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Jaipal Singh Munda: The voice of tribals in the Constituent Assembly

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Jaipal Singh Munda: The voice of tribals in the Constituent Assembly

Not all tribal leaders get the due credit of their contribution to the Indian independence struggle. Not only were they left out of national discourse but even the steps they made in India’s progress were often excluded from the epics of of our great nation. One such name which usually gets overlooked in the Indian history is that of Jaipal Singh Munda.

Born on 3 January 1903

Three years after Birsa Munda who brought fright to the nerves of the English men lost his life, the tribal heartland of India was gifted with another hero, Jaipal Singh Munda. Similar to Birsa, Jaipal also belonged to the Khunti area of Ranchi and was from the Munda community.

Captains India to first Olympic Gold

The game in which India walked with pride and made the whole world look for inspiration towards it for more than 50 years, kicked initial success with an aid of the very Jaipal’s sacrifice. At an age of just 25 he was well on course to have a comfortable career in bureaucracy but when the opportunity to captain the Indian Hockey team in the 1928 Amsterdam Olympics knocked he agreed. Jaipal did apply for the leave from his bureaucratic training at the India Office, London, but the captain’s application was denied and he was left with a tough decision to make, playing the Olympics would mean he would lose out on his cozy job. Luckily for now India’s most successful Olympic sport, Jaipal chose the sticks.

The 15-men squad for the 1928 Olympics:
Richard Allen, Major Dhyan Chand, Maurice Gateley, William Goodsir-Cullen, Leslie Hammond, Feroze Khan, George Marthins, Rex Norris, Broome Pinniger, Michael Rocque, Frederic Seaman, Ali Shaukat, Jaipal Singh Munda (C), Santosh Manglani, Kher Singh Gill

At the Olympics, India romped all the oppositions, scoring a mammoth 29 goals without letting the puck enter their goal even once. However, Jaipal did not feature in the final after differences in opinion popped between him and the team manager Rossier. Broome led the team to their first Olympic gold medal, beating the home team, Holland, by 3 to nil.

Post Olympic life

Post returning to his home country following the Olympic victory, Munda was asked to continue his ICS training but he denied, as for him his self-esteem was on the line. He went on to join an oil major company instead.

In Calcutta he met Tara Winfred, grand-daughter of Womesh Chunder Bonnerjee who was the indian National Congress’ first President in the inaugural session of 1885. The marriage short-lived.

In 1937, he returned to India after serving various teaching assignments abroad. A year later he came up with Adivasi Mahasabha and demanded carving out of Jharkhand. In the next decade Jaipal would become the loudest voice for tribal rights in the Constituent Assembly. At the house of 296-member Assembly who was in the process of drafting the Indian constitution, Jaipal identified himself as a junglee. Over the meetings he never hesitated to put forward the aspirations of the tribal community in front of the house.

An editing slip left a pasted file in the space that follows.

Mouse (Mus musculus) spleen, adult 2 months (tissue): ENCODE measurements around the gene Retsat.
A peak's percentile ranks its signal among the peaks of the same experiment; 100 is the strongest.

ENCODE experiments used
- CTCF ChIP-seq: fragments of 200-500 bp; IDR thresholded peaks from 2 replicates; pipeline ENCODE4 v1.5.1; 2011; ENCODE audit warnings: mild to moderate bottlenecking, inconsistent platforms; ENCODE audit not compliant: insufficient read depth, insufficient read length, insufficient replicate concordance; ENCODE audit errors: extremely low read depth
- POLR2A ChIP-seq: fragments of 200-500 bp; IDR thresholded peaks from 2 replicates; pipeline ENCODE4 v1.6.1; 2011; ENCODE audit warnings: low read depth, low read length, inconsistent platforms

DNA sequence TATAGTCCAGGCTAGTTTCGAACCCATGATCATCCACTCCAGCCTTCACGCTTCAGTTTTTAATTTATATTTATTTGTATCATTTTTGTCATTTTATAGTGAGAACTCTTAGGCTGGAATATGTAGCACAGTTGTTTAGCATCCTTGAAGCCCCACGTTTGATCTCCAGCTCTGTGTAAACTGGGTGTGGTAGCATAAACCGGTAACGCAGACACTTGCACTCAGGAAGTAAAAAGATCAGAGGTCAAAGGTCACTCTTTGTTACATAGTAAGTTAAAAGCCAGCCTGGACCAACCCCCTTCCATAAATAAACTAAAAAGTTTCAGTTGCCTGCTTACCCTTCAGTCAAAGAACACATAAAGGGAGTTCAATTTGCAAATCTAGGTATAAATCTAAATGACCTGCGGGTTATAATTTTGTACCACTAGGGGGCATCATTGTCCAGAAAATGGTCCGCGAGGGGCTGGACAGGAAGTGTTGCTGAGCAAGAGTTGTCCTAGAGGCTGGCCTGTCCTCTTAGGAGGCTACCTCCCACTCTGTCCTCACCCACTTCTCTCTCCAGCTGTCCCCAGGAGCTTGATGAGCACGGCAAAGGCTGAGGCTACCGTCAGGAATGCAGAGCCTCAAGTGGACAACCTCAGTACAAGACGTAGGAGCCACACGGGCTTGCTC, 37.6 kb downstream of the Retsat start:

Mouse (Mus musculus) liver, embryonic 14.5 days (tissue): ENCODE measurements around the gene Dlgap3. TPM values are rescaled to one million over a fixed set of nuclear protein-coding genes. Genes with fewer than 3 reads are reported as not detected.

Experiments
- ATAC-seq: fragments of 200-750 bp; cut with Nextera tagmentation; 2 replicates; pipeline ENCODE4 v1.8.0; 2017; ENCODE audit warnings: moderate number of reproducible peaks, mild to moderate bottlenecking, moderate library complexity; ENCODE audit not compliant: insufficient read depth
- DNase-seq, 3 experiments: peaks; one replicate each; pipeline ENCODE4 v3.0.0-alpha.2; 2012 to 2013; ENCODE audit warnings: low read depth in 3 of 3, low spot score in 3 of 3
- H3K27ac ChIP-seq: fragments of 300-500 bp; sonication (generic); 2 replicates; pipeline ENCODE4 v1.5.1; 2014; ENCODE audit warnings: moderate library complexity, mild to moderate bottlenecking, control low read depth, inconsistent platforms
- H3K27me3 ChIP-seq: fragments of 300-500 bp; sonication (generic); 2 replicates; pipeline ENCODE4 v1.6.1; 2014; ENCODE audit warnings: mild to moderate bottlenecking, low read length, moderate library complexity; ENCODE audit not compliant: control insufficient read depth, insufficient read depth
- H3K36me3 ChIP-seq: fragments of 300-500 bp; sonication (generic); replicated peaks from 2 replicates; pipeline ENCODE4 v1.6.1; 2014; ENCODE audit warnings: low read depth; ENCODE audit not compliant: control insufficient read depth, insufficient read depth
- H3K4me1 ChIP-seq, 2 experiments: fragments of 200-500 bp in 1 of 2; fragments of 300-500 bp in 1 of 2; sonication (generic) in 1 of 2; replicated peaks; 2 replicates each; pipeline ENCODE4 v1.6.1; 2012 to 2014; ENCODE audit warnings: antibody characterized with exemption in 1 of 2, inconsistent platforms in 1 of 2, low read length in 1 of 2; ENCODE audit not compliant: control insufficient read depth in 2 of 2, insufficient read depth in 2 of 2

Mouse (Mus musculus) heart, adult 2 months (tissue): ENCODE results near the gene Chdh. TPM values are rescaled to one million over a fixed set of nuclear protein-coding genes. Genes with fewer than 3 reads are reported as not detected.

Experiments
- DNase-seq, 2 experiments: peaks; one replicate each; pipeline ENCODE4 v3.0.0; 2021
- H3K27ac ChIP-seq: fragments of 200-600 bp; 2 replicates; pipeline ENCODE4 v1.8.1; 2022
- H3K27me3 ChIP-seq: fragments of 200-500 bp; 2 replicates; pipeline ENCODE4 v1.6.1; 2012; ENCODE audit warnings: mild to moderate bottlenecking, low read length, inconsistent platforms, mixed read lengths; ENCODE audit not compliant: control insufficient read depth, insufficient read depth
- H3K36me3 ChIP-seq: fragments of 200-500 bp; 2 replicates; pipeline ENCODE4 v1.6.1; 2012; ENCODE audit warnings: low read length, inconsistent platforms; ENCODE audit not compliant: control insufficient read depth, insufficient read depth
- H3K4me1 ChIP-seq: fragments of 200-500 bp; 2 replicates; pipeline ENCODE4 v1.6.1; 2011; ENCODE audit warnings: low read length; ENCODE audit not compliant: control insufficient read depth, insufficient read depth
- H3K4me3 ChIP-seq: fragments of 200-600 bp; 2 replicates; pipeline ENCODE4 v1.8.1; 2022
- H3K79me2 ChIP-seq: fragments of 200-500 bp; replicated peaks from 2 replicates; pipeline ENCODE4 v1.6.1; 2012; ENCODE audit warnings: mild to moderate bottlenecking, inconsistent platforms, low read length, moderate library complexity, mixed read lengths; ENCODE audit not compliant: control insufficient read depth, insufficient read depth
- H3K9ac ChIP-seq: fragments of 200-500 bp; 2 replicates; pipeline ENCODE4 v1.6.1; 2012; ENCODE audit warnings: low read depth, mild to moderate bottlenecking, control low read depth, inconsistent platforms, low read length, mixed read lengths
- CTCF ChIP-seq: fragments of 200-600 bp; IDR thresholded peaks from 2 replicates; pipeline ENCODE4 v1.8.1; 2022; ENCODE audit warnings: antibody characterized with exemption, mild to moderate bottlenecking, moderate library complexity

Voice of tribal India at the Constituent Assembly

First words by Jaipal at the Assembly

On 19 December 1946 Jaipal made a thunderous speech when he spoke for the first time in the Constituent Assembly. In his first words Jaipal showed the courage and humbleness he carried. He said, “I rise to speak on behalf of millions of unknown hordes-yet very important–of unrecognised warriors of freedom, the original people of India who have variously been known as backward tribes, primitive tribes, criminal tribes and everything else, Sir, I am proud to be a Jungli, that is the name by which we are known in my part of the country.”

On the issue of Article 13

On 2 December 1948 in the Constituent Assembly debate on the issue of Article 13 of the then draft of the Indian Constitution, he started by saying, “this particular article in no way frightens me, although the various fundamental rights have been hedged in by so many exceptions. To me it is obvious that whatever we put into the Constitution, its value, its use to us will depend upon the way we work all these things. But there are one or two things on which I would like Dr. Ambedkar to enlighten me”.

Pointing 13(1) (b) which in the then draft of the constitution read, “freedom to assembly peaceful and without arms”, he said, “I have to point out that this matter of the Arms Act has been very mischievously applied against the Adibasis. Certain political parties have gone to extremes to point out that because Adibasis carry bows and arrows, lathis or axes, which they do daily as a normal part of their life, which they have done for generations and generations, and what they are doing today they have done before, that they are preparing for trouble.” Strengthening his point with an example the exemplary orator added that their are certain festivals which require the tribals to carry armed weapons and if it was going to be interpreted if they have assembled unpeacefully?, concluding that he see clarification.

Dies on 20 March 1970

The legend took his final breaths succumbing to cerebral hemorrhage at his residence in New Delhi.

A stadium named after him opened in Ranchi in 2013.

Thanks to Jaipal’s efforts, the Indian constitution is embraced with the aspirations of the tribal community. Jaipal was one of the greatest heroes of the 20th centuries of which not much of the world knows about. He was not only a Olympic Gold Medallist, an ICS-exam success, he was more than that, he was the voice the tribal community needed, only sadly this time the historians rolled their eyes away.

Birsa Munda’s and Jaipal Singh Munda’s dream of a separate state Jharkhand became a reality in the year 2000.

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